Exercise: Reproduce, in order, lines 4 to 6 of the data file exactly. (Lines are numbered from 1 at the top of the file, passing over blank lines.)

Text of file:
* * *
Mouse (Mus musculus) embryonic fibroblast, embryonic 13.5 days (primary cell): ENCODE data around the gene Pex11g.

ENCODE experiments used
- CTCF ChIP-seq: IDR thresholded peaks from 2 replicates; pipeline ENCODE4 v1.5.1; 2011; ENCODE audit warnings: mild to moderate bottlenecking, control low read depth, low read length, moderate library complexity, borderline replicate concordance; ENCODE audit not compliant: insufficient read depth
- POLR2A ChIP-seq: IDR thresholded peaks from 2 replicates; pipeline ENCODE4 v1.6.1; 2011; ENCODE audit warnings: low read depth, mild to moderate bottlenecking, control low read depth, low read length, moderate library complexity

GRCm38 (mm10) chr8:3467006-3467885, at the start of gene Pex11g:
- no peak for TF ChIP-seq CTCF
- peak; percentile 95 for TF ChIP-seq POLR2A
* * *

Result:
- POLR2A ChIP-seq: IDR thresholded peaks from 2 replicates; pipeline ENCODE4 v1.6.1; 2011; ENCODE audit warnings: low read depth, mild to moderate bottlenecking, control low read depth, low read length, moderate library complexity

GRCm38 (mm10) chr8:3467006-3467885, at the start of gene Pex11g:
- no peak for TF ChIP-seq CTCF